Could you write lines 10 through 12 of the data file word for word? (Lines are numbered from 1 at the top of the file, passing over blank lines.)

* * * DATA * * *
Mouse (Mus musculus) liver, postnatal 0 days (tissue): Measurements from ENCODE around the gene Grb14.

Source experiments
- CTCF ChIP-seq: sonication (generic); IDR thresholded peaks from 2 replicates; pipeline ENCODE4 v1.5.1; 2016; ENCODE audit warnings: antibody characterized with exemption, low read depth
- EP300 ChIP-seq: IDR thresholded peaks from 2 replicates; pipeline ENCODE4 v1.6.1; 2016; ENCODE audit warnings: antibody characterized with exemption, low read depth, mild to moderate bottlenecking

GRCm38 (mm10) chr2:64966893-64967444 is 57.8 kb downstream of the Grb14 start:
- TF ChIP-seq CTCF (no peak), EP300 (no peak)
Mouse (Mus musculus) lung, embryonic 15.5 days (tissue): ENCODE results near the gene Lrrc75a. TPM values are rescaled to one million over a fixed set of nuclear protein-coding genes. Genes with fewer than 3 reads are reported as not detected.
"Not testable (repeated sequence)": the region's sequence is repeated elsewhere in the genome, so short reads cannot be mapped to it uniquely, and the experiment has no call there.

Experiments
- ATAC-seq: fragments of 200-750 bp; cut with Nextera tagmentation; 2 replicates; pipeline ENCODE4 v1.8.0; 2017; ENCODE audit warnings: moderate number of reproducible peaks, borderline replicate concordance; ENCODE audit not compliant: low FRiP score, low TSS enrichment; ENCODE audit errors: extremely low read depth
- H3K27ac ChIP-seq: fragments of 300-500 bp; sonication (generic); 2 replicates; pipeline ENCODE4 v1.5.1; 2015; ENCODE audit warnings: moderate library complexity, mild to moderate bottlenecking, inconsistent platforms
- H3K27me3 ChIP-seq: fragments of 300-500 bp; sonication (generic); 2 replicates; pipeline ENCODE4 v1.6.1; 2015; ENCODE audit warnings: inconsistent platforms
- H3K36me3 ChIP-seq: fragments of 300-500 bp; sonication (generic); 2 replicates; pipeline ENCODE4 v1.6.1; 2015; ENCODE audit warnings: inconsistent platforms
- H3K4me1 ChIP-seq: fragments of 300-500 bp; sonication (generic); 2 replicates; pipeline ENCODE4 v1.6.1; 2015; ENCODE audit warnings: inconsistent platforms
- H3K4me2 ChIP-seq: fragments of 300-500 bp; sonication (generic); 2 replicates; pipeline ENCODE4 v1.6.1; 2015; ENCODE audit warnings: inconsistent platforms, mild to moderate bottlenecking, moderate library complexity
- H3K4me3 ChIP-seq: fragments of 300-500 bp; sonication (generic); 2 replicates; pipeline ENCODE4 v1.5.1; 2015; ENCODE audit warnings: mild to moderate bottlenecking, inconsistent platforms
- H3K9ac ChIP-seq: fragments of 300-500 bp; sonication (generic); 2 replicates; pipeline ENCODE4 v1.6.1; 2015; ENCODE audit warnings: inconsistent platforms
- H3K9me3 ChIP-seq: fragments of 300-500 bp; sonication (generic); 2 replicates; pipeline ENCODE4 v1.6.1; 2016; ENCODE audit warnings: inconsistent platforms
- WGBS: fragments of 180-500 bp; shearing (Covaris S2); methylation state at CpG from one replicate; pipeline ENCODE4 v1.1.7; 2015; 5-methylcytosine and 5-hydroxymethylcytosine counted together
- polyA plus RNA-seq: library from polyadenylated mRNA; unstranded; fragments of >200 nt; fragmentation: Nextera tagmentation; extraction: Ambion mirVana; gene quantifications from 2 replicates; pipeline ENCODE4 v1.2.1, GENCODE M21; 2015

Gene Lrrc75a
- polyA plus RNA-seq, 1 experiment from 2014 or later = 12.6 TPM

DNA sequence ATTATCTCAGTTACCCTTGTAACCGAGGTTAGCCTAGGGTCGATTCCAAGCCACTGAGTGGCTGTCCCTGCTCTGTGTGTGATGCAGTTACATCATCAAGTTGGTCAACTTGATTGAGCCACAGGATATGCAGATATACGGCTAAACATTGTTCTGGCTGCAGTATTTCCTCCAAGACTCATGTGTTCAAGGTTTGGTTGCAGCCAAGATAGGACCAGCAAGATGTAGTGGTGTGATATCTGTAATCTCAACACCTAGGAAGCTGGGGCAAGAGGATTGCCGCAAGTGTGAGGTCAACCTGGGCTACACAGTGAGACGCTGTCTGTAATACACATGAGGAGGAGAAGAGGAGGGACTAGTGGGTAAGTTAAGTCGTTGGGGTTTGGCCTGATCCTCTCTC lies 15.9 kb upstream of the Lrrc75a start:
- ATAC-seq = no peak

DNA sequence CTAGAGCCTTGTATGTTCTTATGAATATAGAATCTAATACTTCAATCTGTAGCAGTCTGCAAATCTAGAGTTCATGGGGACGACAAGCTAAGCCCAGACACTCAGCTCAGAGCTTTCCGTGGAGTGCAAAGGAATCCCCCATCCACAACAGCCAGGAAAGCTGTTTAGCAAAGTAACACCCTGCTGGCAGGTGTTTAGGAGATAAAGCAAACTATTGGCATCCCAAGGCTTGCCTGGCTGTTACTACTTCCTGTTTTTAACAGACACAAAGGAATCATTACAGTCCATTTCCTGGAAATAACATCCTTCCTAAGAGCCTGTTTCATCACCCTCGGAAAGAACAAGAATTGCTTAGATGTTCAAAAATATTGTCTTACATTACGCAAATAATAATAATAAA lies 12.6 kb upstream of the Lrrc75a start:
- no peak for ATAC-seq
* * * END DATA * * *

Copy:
- ATAC-seq: fragments of 200-750 bp; cut with Nextera tagmentation; 2 replicates; pipeline ENCODE4 v1.8.0; 2017; ENCODE audit warnings: moderate number of reproducible peaks, borderline replicate concordance; ENCODE audit not compliant: low FRiP score, low TSS enrichment; ENCODE audit errors: extremely low read depth
- H3K27ac ChIP-seq: fragments of 300-500 bp; sonication (generic); 2 replicates; pipeline ENCODE4 v1.5.1; 2015; ENCODE audit warnings: moderate library complexity, mild to moderate bottlenecking, inconsistent platforms
- H3K27me3 ChIP-seq: fragments of 300-500 bp; sonication (generic); 2 replicates; pipeline ENCODE4 v1.6.1; 2015; ENCODE audit warnings: inconsistent platforms